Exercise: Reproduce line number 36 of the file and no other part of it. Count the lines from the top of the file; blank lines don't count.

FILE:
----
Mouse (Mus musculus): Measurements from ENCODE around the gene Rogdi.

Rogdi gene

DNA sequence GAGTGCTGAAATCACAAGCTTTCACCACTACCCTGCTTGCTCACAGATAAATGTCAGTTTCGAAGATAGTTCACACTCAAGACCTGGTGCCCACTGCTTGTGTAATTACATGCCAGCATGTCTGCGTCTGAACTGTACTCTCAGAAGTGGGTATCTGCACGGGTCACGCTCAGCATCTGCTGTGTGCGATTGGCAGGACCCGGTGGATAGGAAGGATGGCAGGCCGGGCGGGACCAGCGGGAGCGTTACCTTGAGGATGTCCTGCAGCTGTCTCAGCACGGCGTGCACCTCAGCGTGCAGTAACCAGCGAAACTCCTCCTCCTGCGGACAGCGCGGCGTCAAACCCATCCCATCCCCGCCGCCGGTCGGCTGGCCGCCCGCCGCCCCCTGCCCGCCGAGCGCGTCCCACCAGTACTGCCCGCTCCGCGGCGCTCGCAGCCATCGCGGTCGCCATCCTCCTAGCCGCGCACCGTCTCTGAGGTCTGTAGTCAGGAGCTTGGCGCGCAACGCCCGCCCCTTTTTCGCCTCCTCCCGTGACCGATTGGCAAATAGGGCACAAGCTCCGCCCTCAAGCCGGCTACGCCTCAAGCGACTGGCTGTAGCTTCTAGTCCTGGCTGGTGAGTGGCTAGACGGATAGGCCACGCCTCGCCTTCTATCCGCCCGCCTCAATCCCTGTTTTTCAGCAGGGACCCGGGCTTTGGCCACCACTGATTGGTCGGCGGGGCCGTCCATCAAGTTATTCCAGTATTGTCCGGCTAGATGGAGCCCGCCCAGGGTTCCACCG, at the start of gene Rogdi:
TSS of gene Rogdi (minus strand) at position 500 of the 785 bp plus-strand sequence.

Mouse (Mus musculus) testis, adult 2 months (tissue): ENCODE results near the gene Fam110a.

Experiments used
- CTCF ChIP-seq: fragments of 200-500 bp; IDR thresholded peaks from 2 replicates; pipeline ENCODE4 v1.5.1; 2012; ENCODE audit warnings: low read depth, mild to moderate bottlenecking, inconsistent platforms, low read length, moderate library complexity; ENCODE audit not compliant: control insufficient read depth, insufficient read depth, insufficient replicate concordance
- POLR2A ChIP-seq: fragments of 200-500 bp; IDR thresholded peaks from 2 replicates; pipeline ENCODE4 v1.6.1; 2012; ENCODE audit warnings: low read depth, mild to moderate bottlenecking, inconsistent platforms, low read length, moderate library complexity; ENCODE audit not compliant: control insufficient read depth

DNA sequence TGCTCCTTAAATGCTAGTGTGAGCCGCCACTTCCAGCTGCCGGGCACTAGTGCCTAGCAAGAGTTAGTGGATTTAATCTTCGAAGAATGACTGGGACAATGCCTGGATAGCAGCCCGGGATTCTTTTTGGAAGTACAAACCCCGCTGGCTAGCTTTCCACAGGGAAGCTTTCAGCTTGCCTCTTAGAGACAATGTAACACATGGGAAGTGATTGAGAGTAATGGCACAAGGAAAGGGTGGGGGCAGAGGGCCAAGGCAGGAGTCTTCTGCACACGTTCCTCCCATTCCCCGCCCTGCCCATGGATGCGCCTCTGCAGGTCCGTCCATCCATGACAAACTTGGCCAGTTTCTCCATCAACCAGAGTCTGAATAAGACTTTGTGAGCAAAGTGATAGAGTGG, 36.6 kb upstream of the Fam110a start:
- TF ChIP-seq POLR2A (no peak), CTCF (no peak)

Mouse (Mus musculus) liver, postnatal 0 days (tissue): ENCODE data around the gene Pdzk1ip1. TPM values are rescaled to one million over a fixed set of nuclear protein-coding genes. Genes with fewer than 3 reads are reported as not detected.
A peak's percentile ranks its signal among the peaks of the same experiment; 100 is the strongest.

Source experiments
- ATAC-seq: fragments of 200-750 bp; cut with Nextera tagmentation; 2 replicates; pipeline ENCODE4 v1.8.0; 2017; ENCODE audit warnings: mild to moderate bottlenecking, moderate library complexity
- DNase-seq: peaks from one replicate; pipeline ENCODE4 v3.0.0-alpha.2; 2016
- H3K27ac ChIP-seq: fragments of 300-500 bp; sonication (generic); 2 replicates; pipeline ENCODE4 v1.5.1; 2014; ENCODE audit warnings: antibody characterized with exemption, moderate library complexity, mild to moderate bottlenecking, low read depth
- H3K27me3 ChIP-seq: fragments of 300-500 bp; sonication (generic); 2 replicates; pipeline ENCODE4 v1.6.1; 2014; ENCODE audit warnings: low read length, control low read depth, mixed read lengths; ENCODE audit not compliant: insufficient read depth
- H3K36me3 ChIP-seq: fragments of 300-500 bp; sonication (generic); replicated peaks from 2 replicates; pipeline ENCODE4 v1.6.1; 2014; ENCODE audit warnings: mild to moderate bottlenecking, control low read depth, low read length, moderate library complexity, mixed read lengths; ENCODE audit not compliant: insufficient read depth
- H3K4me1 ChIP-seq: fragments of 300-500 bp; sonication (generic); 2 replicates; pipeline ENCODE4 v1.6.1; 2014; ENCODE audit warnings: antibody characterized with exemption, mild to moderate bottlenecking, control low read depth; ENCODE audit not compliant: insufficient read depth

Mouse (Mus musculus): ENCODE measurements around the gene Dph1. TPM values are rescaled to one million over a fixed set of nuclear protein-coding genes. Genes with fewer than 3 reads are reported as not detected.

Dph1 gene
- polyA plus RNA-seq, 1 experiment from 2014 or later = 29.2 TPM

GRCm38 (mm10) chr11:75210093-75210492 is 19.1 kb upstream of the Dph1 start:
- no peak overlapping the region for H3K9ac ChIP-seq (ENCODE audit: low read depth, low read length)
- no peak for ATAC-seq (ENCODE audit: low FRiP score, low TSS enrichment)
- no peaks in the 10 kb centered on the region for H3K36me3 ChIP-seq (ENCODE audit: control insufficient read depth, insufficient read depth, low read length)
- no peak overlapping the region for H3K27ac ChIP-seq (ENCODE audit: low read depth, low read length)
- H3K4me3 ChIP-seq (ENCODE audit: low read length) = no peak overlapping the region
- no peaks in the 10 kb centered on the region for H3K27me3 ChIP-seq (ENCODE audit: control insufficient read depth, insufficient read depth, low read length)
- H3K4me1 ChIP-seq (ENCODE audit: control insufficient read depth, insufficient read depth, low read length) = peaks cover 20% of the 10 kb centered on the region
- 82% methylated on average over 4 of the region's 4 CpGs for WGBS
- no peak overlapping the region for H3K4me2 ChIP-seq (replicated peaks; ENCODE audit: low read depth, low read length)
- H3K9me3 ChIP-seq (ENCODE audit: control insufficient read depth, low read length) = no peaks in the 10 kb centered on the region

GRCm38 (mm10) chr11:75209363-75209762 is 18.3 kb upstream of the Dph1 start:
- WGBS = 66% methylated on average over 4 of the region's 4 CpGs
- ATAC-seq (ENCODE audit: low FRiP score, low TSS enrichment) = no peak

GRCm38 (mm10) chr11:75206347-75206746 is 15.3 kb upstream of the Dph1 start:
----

- ATAC-seq (ENCODE audit: low FRiP score, low TSS enrichment) = no peak